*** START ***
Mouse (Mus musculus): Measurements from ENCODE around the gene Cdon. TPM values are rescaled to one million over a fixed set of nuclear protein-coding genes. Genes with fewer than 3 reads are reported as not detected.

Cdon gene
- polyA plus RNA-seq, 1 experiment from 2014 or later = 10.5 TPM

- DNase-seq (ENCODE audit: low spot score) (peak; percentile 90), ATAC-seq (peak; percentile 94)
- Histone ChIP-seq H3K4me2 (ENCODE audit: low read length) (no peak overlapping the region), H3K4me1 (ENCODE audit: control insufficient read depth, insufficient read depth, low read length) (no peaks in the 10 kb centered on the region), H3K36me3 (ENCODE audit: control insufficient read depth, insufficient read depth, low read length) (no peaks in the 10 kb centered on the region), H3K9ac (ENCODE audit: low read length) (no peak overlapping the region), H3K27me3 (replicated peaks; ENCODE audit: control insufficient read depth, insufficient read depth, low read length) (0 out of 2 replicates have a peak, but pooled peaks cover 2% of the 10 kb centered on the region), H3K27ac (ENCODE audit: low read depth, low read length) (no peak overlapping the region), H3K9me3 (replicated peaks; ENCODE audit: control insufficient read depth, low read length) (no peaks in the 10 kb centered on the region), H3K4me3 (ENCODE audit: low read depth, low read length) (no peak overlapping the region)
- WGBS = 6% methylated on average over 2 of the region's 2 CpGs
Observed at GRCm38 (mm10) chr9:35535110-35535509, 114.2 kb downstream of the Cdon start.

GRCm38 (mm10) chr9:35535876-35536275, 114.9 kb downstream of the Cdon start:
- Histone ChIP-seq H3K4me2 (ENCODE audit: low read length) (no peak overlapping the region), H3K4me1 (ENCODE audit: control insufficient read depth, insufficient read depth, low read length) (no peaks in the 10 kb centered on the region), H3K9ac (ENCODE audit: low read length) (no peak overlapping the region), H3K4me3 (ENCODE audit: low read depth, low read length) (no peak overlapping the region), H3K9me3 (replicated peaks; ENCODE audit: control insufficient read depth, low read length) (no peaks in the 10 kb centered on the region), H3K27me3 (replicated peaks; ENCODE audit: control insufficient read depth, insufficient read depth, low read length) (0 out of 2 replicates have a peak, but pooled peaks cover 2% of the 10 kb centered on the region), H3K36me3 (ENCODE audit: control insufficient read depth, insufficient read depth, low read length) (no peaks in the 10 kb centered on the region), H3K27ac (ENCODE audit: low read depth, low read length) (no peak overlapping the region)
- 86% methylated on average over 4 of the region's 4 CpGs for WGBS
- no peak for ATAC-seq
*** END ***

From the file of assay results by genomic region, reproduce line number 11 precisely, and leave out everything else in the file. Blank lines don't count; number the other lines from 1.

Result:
- no peak for ATAC-seq